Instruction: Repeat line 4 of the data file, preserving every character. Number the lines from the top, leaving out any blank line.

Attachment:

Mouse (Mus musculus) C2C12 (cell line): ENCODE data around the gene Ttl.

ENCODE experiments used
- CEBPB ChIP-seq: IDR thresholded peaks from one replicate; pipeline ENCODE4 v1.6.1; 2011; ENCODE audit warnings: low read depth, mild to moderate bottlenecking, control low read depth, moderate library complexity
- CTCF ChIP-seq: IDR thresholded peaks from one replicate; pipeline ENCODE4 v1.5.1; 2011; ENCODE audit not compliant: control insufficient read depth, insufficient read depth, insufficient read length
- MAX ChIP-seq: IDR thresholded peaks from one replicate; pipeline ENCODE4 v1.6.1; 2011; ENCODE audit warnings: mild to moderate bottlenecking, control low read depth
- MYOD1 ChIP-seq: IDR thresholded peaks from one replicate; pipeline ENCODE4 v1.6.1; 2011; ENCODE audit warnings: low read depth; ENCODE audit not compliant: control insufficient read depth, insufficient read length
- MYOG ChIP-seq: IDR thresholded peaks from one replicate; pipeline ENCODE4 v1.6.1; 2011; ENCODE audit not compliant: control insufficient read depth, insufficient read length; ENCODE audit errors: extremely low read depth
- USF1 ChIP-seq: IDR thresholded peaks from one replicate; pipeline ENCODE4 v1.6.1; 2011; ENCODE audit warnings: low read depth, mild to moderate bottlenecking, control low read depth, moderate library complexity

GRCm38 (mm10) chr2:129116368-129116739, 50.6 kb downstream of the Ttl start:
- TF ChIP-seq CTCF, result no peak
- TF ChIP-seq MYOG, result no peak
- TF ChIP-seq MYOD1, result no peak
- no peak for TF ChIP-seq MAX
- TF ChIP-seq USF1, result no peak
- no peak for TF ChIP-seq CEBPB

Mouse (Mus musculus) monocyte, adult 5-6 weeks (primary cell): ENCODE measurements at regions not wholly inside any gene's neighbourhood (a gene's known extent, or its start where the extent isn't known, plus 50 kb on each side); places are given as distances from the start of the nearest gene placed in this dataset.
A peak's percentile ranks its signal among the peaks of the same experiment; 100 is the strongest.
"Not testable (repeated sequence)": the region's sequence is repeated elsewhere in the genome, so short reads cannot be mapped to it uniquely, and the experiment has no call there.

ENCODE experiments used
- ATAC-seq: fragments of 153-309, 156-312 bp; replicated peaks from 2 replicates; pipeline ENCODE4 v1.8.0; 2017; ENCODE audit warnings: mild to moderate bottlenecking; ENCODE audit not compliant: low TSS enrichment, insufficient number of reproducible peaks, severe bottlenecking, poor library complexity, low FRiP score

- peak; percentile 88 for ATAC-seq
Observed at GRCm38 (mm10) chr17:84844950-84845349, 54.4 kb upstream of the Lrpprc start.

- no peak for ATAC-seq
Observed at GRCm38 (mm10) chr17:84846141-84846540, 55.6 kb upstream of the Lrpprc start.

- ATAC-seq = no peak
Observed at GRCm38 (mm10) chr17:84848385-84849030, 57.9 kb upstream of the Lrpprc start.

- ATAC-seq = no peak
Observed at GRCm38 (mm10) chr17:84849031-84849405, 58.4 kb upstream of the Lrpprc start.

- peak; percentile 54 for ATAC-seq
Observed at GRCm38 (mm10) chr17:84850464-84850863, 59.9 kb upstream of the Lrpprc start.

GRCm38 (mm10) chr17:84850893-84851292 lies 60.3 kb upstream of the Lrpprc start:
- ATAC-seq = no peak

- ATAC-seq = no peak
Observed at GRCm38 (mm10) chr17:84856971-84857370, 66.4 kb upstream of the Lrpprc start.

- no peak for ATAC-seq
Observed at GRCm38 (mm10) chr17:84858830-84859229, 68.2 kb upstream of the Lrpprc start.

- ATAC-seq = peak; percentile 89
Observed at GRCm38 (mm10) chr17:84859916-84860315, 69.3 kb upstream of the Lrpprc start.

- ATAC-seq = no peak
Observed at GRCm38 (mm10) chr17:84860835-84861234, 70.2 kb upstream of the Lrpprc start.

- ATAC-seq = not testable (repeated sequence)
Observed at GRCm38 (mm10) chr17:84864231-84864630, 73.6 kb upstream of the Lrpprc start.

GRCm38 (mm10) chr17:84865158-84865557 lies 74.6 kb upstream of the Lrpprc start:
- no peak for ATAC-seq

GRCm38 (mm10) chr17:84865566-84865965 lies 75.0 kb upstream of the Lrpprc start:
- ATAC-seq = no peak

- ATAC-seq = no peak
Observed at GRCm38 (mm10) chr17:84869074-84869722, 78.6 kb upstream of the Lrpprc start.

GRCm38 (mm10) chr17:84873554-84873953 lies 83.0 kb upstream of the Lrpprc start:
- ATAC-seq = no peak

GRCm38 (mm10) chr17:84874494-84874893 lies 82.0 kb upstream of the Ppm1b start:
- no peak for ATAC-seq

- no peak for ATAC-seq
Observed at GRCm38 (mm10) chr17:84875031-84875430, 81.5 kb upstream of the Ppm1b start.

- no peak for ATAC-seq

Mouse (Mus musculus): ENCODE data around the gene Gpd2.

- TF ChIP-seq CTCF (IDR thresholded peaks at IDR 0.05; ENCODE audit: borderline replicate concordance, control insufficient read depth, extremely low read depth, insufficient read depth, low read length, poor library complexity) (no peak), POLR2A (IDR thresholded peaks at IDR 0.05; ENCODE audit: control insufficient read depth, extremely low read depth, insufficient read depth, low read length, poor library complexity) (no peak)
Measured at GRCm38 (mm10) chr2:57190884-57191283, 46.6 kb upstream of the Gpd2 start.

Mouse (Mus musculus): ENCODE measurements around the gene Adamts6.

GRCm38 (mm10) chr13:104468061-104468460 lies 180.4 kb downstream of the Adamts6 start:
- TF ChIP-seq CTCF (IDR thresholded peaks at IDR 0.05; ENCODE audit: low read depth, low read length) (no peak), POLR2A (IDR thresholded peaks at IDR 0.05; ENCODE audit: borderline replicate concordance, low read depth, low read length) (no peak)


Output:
- CTCF ChIP-seq: IDR thresholded peaks from one replicate; pipeline ENCODE4 v1.5.1; 2011; ENCODE audit not compliant: control insufficient read depth, insufficient read depth, insufficient read length